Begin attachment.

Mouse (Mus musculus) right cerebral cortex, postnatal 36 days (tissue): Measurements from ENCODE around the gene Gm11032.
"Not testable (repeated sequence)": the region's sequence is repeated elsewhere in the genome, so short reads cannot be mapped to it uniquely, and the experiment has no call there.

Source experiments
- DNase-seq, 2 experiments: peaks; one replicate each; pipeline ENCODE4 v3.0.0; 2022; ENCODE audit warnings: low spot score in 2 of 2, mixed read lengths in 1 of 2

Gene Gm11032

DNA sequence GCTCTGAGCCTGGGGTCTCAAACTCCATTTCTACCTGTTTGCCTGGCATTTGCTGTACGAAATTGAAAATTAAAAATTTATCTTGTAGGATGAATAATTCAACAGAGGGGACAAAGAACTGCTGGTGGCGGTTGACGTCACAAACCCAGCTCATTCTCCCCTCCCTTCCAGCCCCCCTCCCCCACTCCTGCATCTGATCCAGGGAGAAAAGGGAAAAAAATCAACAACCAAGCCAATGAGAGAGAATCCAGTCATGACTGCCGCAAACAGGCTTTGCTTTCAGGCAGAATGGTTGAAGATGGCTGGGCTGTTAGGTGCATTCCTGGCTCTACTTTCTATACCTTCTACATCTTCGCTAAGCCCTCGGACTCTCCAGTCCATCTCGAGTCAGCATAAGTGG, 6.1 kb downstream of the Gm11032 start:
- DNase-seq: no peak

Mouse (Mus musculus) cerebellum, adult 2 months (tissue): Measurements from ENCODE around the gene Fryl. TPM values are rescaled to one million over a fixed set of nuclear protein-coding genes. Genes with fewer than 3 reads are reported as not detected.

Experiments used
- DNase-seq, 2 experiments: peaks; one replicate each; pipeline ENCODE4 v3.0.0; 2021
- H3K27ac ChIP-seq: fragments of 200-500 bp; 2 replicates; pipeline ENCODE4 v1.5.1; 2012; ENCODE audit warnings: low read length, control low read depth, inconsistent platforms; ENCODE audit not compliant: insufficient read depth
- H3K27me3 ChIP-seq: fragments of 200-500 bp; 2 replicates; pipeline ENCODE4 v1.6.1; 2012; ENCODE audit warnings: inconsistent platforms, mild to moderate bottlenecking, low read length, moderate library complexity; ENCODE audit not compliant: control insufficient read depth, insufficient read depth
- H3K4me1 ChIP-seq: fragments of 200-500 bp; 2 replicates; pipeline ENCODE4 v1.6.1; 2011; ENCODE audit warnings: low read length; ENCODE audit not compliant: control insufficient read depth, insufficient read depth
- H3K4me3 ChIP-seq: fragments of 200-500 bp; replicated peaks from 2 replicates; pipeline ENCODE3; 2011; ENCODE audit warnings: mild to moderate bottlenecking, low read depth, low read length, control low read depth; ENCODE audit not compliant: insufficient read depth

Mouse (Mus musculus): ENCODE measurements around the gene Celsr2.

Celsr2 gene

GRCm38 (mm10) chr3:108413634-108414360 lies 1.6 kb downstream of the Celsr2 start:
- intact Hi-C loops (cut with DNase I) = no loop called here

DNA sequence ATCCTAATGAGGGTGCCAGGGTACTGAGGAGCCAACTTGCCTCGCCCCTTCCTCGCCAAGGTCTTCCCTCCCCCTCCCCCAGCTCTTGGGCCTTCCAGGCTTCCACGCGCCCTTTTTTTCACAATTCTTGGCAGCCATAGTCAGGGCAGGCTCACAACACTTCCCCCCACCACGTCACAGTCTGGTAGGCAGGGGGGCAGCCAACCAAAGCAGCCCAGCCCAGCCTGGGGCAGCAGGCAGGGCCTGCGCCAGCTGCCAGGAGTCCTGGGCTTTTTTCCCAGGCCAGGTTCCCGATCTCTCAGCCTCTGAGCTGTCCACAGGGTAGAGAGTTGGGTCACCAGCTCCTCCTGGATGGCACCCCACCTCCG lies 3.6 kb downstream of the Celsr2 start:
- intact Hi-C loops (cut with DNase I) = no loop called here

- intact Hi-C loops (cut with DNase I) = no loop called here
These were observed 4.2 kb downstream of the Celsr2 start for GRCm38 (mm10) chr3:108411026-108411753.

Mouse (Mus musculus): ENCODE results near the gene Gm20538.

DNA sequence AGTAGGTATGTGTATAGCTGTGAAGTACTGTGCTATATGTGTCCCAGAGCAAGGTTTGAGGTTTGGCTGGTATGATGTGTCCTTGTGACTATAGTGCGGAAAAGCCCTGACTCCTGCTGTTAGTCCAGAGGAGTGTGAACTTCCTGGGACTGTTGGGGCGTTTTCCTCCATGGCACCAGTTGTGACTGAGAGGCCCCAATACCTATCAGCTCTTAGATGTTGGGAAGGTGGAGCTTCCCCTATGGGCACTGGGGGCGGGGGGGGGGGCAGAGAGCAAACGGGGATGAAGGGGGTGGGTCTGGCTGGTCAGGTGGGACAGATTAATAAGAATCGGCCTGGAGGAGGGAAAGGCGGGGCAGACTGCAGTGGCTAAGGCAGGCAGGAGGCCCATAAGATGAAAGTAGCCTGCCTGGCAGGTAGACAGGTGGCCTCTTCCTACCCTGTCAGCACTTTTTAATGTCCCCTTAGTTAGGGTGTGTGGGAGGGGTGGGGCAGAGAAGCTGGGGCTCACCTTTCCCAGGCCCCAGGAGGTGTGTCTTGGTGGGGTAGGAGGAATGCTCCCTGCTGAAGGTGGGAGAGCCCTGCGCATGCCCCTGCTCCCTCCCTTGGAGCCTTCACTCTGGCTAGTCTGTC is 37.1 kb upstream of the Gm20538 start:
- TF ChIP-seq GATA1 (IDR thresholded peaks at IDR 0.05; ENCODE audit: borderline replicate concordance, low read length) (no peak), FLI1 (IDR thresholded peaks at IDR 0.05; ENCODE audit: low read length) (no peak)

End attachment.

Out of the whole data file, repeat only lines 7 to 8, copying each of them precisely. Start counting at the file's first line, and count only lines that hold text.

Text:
- DNase-seq: no peak

Mouse (Mus musculus) cerebellum, adult 2 months (tissue): Measurements from ENCODE around the gene Fryl. TPM values are rescaled to one million over a fixed set of nuclear protein-coding genes. Genes with fewer than 3 reads are reported as not detected.